That year's Arrow-Flash crossover, titled "Heroes Join Forces," had the responsibility of setting up Legends, which proved more stressful than the producers anticipated. "That's when things got really crazy because even though we were only crossing over two shows, we were doing a singular storyline, but we were also introducing the Legends characters and launching Legends at the same time we were prepping the Legends [premiere]," says Guggenheim, who is also an EP on Legends. "I remember Greg and I looking at each other going, 'No one has ever done this: Crossed over two shows and setup a third all at the same time.' It was like juggling flaming chainsaws while atop a unicycle. We were like, 'And no one will ever know how hard this is.'"
In 2016, Supergirl leaped over to The CW for its second season, further integrating into the Arrowverse via the three-part crossover "Invasion!" and a musical episode on The Flash, the latter of which is one of Guggenheim's favorites even though he wasn't directly involved in it. "I loved it," he says. "These crossovers exist along a spectrum and I have to say just as a fan, one of my favorite types of crossovers is when we just crossover one or two actors, or one or two characters, like when Diggle and Lyla show on Flash, for example. Doing those repeatedly over the course of various shows and various seasons, that is what makes the universe feel lived in to me and just conceptually my favorite thing to do."
With four superhero shows on the air, the showrunners made a concerted effort to differentiate them all. "If you look back on that particular season that year, you'll see Legends became wackier, Supergirl went more in on aliens, Flash went more in on science, and Arrow went more in on gritty crime," says Guggenheim.
Having Supergirl on The CW also led to what Guggenheim calls the "gold standard" of their annual crossovers: 2017's "Crisis on Earth-X," which spanned all four shows and included two weddings, Nazi doppelgängers, and more than 15 superheroes. "That was one of the craziest things I've ever done," says Benoist of appearing in a scene with every Arrowverse hero. "That particular moment is one that is going to stick with me forever, because I think we all felt it."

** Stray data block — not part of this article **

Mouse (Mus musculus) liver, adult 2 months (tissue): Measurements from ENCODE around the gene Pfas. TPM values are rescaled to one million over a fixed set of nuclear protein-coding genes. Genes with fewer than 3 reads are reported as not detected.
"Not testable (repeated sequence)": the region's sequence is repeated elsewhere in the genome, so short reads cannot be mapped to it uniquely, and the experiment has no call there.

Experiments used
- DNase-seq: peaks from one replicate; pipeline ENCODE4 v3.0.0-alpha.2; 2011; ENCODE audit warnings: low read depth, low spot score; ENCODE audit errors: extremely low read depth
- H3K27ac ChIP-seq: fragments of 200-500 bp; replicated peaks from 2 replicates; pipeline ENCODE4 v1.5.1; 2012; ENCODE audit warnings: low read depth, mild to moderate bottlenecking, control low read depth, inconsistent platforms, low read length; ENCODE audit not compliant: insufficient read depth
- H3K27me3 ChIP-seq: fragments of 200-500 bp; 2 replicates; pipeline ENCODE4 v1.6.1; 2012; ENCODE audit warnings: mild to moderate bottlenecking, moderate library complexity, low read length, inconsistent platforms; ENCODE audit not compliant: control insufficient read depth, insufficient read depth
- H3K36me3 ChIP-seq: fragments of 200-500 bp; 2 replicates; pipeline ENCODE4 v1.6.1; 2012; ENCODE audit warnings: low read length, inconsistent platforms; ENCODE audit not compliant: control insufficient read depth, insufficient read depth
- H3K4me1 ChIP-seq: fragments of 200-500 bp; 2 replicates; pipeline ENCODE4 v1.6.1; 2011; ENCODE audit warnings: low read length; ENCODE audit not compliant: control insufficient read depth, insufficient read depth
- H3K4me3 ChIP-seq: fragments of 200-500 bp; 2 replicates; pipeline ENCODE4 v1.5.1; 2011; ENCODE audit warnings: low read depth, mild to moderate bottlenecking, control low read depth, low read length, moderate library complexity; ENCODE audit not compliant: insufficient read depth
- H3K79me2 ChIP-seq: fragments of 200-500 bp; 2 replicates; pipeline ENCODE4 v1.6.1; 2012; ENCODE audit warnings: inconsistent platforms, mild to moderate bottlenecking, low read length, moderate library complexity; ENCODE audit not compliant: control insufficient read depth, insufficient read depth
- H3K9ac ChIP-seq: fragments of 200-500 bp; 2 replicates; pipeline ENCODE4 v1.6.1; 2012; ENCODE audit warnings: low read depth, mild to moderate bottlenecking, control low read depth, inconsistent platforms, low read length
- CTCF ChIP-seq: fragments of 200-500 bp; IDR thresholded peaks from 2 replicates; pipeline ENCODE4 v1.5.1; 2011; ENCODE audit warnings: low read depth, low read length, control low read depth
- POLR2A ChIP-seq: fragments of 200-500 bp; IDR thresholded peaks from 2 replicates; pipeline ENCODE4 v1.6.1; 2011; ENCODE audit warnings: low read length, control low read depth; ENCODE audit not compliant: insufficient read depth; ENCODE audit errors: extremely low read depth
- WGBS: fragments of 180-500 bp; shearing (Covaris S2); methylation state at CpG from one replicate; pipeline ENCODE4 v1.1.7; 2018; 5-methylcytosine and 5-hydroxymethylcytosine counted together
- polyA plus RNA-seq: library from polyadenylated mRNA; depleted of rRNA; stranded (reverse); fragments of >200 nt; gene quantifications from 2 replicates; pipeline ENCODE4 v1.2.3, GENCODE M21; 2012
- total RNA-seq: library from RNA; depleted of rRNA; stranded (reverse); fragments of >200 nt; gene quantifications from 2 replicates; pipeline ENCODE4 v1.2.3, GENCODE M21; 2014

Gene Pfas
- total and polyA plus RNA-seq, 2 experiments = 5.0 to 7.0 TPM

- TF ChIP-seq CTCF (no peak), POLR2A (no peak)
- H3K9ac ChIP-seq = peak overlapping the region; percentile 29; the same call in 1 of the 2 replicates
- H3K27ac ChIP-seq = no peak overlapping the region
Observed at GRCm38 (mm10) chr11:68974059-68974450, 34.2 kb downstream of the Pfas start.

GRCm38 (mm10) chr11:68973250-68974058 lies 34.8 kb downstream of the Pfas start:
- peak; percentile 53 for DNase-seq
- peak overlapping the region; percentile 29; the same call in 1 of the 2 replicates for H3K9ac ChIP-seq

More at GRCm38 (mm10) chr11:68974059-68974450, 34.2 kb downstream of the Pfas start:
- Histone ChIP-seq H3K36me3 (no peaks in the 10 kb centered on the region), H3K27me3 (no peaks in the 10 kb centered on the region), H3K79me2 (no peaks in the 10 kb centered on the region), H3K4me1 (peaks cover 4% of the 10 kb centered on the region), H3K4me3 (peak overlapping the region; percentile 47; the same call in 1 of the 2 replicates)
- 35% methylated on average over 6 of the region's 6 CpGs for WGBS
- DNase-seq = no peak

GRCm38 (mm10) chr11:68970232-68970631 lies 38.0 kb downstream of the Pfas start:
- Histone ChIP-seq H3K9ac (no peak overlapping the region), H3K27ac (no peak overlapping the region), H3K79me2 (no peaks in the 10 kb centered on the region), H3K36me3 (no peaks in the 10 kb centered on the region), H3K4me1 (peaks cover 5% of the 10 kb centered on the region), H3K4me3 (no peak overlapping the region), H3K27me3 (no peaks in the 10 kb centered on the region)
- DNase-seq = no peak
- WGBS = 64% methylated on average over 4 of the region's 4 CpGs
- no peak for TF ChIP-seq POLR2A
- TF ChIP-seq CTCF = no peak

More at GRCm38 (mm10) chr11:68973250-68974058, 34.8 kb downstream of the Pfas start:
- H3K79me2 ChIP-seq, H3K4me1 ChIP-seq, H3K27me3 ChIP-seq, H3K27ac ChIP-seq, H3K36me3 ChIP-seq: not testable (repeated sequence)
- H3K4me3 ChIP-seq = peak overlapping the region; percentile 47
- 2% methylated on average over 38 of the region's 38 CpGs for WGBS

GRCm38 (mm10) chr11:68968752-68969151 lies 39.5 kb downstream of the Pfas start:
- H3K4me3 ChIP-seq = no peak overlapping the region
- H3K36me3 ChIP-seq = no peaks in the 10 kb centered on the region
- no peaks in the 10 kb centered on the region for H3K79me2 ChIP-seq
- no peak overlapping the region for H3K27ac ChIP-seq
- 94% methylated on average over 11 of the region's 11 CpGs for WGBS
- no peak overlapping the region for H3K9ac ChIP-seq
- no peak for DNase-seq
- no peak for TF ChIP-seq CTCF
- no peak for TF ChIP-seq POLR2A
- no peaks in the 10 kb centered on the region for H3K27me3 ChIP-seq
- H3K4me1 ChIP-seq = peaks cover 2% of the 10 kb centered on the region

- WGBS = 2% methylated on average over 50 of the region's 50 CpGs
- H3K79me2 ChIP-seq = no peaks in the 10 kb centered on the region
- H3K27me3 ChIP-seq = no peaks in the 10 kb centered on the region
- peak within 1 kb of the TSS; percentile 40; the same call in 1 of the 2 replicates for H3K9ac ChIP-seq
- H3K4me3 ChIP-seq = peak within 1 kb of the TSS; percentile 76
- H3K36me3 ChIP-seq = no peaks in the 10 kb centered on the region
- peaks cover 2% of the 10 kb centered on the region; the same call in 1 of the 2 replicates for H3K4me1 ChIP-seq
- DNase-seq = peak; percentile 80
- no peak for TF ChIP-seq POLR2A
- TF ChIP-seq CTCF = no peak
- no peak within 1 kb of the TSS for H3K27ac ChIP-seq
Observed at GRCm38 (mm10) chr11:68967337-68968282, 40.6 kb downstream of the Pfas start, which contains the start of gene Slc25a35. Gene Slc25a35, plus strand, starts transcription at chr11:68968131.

The producers knew pretty early on that they wanted the heroes be the villains in "Earth-X"; however, the idea of going with Nazis doppelgängers came from Freedom Fighters, an animated show set on Earth-X that Guggenheim was developing for CW Seed at the time.
"It made sense to just organically play with the toy you already have," he says. "That's another element of universe building and universe creation: A lot of the ways you create inter-connectivity in your universe is, you always ask yourself, 'Am I reinventing the wheel or is there a piece on the chessboard that is already in play that I can use?'" He continues, "In the case of Earth-X, Earth-X was something that was already introduced in an animated series that's in canon in our universe. So why not make use of it in this doppelgänger idea that we had for the crossover?"
The Arrowverse's multiversal fight against super-powered Nazis, however, took a toll on everyone involved. "It killed all of us. We were feeling the effects of it literally a year after," says Guggenheim. "The network had to really, really convince us to do another crossover because after 'Crisis on Earth-X,' we were all pretty burned out. We were like, 'Can we take a break and then come back for Crisis on Infinite Earths?' And The CW was like, 'No, no, don't worry. It doesn't have to be all four shows. It can only be three hours.'"
And that's how we ended up with the ambitious "Elseworlds." Ironically, the topsy-turvy "Elseworlds" ended up being Amell, Gustin, and Benoist's favorite crossover up until that point. "Everyone was just laughing all the time, and there was just so much comedic relief to it," says Benoist. "Elseworlds" also marked Ruby Rose's Batwoman debut ahead of her show's fall 2019 launch.
All of this has been building toward the 2019 crossover: "Crisis on Infinite Earths," which will unfold across Supergirl, Batwoman, The Flash, Legends, and the final season of Arrow. Chronicling a fight to save the multiverse, the Homeric table is an ode DC Comics' past and present as it features the return of Smallville's Tom Welling and Erica Durance as Clark Kent and Lois Lane, and will also introduce Black Lightning's Cress Williams, whose Berlanti-produced show has remained separate from the Arrowverse since its 2018 premiere on The CW.
Says Guggenheim: "My main goal has always been, 'How do we honor the original Crisis on Infinite Earths?' I think we've crafted something really, really special."
Sounds like they've got this particular crisis handled.
"Crisis on Infinite Earths" kicks off with Supergirl on Sunday, Dec. 8, followed by Batwoman on Monday, Dec. 9, and The Flash on Tuesday, Dec. 10. After the winter hiatus, the crossover will resume Tuesday, Jan. 14, with Arrow at 8 p.m., and conclude with Legends of Tomorrow at 9 p.m.
For expert analysis, interviews, and scene breakdowns, watch EW's official "Crisis" after-show, Crisis: Aftermath, hosted by Kevin Smith and airing 9 p.m., immediately after Supergirl (Dec. 8) and The Flash (Dec. 10) on The CW.
Pick up your copy of EW's Ultimate Guide to the Arrowverse on newsstands now, or buy it online.